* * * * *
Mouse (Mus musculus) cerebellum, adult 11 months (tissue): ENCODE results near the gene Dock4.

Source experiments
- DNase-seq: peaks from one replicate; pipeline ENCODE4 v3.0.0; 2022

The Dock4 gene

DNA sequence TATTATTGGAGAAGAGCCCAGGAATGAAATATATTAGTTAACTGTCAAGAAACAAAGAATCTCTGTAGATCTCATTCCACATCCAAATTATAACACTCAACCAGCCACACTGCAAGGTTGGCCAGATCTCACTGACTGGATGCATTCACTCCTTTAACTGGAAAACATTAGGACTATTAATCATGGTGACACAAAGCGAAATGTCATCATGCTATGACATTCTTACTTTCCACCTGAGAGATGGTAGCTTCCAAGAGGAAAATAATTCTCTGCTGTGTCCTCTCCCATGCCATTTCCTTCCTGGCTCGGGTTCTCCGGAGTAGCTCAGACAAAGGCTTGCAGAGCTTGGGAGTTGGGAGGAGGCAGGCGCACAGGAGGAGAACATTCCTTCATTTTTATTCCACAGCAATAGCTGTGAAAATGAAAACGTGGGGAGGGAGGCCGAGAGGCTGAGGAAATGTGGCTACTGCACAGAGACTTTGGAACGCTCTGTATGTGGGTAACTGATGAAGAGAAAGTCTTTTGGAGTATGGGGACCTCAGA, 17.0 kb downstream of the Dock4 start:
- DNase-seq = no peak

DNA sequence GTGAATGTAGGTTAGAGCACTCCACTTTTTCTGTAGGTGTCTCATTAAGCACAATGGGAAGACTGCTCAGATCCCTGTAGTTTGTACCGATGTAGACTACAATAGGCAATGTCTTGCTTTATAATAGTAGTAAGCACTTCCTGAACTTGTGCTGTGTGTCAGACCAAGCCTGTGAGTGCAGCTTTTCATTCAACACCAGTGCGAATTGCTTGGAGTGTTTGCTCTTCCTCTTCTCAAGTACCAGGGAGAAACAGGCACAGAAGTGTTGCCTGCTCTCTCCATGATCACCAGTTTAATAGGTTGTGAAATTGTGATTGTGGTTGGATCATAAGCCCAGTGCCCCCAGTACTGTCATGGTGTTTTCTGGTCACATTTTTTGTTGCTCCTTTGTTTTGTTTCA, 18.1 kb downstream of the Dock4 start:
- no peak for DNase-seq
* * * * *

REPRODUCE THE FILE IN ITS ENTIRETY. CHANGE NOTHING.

Mouse (Mus musculus) cerebellum, adult 11 months (tissue): ENCODE results near the gene Dock4.

Source experiments
- DNase-seq: peaks from one replicate; pipeline ENCODE4 v3.0.0; 2022

The Dock4 gene

DNA sequence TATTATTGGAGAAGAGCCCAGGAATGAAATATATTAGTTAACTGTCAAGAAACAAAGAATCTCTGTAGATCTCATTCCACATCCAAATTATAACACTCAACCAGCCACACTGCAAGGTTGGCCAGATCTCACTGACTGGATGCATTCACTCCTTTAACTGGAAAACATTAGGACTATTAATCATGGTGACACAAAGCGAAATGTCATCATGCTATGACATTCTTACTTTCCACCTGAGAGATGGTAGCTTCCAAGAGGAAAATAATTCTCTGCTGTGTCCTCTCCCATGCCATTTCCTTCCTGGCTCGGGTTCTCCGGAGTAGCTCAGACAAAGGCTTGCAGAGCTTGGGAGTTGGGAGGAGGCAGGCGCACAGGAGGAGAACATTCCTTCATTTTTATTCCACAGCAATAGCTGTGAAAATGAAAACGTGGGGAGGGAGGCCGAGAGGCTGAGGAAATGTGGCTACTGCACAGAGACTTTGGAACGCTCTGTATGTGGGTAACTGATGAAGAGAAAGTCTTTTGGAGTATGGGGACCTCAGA, 17.0 kb downstream of the Dock4 start:
- DNase-seq = no peak

DNA sequence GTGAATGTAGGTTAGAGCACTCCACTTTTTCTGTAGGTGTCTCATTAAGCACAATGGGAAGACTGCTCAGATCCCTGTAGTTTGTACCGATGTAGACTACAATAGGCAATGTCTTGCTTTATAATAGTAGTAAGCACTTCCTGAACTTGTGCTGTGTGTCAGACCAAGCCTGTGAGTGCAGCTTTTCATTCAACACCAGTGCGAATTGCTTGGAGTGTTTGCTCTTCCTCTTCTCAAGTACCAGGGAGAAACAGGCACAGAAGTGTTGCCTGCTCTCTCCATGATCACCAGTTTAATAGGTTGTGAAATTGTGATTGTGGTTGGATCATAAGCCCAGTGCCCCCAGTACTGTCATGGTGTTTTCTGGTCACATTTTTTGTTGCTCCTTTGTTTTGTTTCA, 18.1 kb downstream of the Dock4 start:
- no peak for DNase-seq